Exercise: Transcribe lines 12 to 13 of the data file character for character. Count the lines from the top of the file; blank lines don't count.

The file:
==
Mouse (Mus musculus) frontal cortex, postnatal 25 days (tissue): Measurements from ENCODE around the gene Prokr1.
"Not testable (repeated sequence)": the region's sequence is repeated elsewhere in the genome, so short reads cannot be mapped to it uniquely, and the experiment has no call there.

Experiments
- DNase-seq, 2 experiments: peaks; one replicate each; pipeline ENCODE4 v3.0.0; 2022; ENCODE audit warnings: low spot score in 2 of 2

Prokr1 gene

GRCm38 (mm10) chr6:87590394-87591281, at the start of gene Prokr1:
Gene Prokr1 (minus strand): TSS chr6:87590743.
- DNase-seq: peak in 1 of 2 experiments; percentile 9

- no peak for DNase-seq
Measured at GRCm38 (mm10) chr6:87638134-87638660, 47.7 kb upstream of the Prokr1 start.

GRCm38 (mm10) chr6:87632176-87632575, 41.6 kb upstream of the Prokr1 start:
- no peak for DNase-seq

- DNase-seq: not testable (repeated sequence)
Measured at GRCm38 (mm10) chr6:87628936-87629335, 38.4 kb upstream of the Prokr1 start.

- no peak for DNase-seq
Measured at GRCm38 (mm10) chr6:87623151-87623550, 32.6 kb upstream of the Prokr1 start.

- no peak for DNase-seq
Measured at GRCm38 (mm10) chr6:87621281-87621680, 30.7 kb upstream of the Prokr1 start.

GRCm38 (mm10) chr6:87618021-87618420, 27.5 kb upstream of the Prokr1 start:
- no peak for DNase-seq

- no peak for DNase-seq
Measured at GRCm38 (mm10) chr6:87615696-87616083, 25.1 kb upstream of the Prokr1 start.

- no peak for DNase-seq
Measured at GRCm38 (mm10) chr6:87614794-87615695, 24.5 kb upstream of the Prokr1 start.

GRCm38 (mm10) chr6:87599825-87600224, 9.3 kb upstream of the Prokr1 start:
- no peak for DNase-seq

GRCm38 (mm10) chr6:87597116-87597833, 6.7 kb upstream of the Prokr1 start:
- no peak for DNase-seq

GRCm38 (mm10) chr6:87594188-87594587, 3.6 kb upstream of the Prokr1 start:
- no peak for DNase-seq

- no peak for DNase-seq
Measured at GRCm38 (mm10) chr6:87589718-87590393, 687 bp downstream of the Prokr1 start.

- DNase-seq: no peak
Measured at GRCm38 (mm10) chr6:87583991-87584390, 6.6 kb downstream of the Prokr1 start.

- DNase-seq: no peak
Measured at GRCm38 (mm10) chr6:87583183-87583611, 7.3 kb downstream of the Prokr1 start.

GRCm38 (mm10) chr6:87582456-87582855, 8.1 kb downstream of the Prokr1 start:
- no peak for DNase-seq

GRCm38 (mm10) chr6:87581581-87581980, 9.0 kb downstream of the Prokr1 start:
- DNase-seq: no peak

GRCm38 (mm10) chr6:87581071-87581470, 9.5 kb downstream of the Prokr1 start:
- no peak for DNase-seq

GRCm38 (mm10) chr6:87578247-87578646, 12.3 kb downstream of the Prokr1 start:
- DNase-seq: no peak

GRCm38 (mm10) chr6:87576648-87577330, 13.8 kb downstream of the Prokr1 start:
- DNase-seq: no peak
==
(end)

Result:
- no peak for DNase-seq

- DNase-seq: not testable (repeated sequence)